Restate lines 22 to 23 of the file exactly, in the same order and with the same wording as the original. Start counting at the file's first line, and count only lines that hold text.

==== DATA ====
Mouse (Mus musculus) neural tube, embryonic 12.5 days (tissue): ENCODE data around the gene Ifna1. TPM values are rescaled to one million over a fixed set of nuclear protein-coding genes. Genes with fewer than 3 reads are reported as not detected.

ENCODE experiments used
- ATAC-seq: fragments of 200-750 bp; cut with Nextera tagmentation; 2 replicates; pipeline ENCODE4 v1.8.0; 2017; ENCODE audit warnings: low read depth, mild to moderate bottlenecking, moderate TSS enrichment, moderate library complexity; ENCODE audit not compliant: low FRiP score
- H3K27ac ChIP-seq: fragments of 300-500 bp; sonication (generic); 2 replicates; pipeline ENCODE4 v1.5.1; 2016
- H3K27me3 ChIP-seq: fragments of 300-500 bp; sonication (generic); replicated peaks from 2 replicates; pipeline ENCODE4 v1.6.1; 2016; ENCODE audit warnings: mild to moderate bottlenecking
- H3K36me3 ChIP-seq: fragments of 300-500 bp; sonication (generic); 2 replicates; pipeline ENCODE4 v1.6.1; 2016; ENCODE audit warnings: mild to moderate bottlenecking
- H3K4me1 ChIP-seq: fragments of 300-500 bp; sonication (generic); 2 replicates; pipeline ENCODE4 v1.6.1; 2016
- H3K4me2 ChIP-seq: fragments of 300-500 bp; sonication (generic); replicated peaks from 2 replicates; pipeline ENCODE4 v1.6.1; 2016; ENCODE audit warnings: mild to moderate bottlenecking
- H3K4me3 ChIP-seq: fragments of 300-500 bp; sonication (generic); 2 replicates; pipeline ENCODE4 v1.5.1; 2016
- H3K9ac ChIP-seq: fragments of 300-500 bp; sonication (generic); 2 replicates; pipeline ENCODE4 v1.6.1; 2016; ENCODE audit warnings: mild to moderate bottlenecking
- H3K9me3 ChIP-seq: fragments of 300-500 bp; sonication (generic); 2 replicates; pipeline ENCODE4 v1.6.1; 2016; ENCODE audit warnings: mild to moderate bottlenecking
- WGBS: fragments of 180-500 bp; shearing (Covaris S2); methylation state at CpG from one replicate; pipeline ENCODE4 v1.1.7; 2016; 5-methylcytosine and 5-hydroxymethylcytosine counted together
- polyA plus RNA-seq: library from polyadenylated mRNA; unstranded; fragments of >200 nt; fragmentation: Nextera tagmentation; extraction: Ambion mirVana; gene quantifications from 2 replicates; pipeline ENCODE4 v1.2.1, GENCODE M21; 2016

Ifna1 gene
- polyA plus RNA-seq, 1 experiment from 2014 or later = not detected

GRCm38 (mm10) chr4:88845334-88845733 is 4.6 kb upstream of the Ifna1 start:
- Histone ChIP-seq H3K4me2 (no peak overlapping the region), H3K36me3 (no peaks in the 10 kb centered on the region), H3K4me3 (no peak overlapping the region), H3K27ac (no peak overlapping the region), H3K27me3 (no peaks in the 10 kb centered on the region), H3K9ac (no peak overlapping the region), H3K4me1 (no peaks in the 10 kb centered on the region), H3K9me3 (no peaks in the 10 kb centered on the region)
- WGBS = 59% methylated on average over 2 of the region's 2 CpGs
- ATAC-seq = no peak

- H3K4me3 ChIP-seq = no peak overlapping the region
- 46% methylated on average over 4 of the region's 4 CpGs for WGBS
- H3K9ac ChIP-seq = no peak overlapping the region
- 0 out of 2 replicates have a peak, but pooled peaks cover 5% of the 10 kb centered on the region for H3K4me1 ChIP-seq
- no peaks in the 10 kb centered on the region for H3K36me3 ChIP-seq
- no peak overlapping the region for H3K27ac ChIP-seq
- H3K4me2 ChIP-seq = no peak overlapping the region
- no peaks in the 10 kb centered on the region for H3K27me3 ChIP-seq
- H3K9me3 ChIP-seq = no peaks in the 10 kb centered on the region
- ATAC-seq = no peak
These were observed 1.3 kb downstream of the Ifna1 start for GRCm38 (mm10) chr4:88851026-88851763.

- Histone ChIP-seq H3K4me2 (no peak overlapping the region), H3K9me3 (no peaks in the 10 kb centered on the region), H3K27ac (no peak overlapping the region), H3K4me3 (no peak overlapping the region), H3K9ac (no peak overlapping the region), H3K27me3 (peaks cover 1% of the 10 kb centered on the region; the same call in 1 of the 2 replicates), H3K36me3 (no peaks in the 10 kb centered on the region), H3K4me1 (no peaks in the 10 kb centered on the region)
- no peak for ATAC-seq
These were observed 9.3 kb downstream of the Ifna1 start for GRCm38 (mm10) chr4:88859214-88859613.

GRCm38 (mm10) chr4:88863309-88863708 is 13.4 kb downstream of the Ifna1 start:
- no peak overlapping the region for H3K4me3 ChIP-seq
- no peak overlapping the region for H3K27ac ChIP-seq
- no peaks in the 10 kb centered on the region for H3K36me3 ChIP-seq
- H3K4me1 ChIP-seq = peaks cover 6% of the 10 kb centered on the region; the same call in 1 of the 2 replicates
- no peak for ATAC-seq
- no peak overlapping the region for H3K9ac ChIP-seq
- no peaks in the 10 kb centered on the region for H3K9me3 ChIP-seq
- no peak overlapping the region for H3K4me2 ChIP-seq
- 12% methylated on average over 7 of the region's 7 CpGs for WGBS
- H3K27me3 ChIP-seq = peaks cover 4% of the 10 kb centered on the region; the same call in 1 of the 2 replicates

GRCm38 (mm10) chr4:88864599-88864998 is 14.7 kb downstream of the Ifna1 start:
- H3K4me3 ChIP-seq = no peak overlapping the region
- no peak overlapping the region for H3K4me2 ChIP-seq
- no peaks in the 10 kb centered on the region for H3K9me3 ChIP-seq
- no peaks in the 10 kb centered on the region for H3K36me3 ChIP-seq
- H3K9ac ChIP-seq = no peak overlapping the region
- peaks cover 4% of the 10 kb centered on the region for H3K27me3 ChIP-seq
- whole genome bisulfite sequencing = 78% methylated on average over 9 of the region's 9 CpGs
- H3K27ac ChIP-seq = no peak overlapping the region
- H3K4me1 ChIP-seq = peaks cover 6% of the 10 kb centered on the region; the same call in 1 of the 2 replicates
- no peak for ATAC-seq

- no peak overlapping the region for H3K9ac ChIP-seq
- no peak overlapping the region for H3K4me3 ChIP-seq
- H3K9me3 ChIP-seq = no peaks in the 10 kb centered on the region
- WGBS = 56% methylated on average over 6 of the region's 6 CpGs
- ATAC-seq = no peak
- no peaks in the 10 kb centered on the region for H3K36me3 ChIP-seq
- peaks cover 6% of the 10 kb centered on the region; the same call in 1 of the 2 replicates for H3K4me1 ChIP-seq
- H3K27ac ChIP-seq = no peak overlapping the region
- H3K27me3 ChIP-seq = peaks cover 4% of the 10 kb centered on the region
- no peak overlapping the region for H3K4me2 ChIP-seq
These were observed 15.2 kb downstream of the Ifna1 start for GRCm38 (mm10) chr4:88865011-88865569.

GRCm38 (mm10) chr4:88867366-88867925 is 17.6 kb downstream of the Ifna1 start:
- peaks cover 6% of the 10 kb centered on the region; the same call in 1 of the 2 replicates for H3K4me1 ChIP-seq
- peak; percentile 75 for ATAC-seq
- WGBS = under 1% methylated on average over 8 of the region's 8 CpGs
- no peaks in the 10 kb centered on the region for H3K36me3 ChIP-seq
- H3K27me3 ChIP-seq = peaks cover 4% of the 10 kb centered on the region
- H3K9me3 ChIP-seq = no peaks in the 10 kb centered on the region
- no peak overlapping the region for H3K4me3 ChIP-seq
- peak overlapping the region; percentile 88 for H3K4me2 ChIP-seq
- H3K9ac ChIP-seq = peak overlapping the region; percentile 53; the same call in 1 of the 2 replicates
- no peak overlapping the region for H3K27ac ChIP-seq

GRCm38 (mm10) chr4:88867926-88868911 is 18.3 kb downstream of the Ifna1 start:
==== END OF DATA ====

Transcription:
- H3K9ac ChIP-seq = no peak overlapping the region
- 0 out of 2 replicates have a peak, but pooled peaks cover 5% of the 10 kb centered on the region for H3K4me1 ChIP-seq